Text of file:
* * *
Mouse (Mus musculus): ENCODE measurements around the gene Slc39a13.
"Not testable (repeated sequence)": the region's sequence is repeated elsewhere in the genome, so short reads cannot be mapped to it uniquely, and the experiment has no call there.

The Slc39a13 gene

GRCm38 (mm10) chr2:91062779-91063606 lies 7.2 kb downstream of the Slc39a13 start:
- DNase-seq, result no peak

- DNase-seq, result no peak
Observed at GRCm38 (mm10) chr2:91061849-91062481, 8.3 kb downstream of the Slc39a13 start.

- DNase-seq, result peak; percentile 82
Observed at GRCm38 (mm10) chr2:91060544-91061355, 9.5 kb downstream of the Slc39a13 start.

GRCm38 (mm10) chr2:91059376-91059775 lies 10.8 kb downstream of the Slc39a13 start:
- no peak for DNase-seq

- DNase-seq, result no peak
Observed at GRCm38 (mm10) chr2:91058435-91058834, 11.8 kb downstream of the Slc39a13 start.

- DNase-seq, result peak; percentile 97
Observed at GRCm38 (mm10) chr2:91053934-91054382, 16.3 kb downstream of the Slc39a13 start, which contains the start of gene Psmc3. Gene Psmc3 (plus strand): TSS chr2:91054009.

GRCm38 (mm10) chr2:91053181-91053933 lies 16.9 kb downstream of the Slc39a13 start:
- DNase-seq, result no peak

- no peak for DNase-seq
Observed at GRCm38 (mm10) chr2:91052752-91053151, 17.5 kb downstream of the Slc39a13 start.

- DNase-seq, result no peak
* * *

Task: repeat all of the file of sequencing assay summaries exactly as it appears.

Mouse (Mus musculus): ENCODE measurements around the gene Slc39a13.
"Not testable (repeated sequence)": the region's sequence is repeated elsewhere in the genome, so short reads cannot be mapped to it uniquely, and the experiment has no call there.

The Slc39a13 gene

GRCm38 (mm10) chr2:91062779-91063606 lies 7.2 kb downstream of the Slc39a13 start:
- DNase-seq, result no peak

- DNase-seq, result no peak
Observed at GRCm38 (mm10) chr2:91061849-91062481, 8.3 kb downstream of the Slc39a13 start.

- DNase-seq, result peak; percentile 82
Observed at GRCm38 (mm10) chr2:91060544-91061355, 9.5 kb downstream of the Slc39a13 start.

GRCm38 (mm10) chr2:91059376-91059775 lies 10.8 kb downstream of the Slc39a13 start:
- no peak for DNase-seq

- DNase-seq, result no peak
Observed at GRCm38 (mm10) chr2:91058435-91058834, 11.8 kb downstream of the Slc39a13 start.

- DNase-seq, result peak; percentile 97
Observed at GRCm38 (mm10) chr2:91053934-91054382, 16.3 kb downstream of the Slc39a13 start, which contains the start of gene Psmc3. Gene Psmc3 (plus strand): TSS chr2:91054009.

GRCm38 (mm10) chr2:91053181-91053933 lies 16.9 kb downstream of the Slc39a13 start:
- DNase-seq, result no peak

- no peak for DNase-seq
Observed at GRCm38 (mm10) chr2:91052752-91053151, 17.5 kb downstream of the Slc39a13 start.

- DNase-seq, result no peak